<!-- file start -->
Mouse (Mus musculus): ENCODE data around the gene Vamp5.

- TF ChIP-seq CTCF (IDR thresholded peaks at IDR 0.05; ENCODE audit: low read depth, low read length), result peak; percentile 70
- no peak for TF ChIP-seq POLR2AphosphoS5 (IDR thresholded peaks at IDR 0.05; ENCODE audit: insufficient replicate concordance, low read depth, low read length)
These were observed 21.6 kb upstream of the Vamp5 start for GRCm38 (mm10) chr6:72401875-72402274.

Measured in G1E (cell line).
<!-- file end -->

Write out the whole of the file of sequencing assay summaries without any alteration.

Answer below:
Mouse (Mus musculus): ENCODE data around the gene Vamp5.

- TF ChIP-seq CTCF (IDR thresholded peaks at IDR 0.05; ENCODE audit: low read depth, low read length), result peak; percentile 70
- no peak for TF ChIP-seq POLR2AphosphoS5 (IDR thresholded peaks at IDR 0.05; ENCODE audit: insufficient replicate concordance, low read depth, low read length)
These were observed 21.6 kb upstream of the Vamp5 start for GRCm38 (mm10) chr6:72401875-72402274.

Measured in G1E (cell line).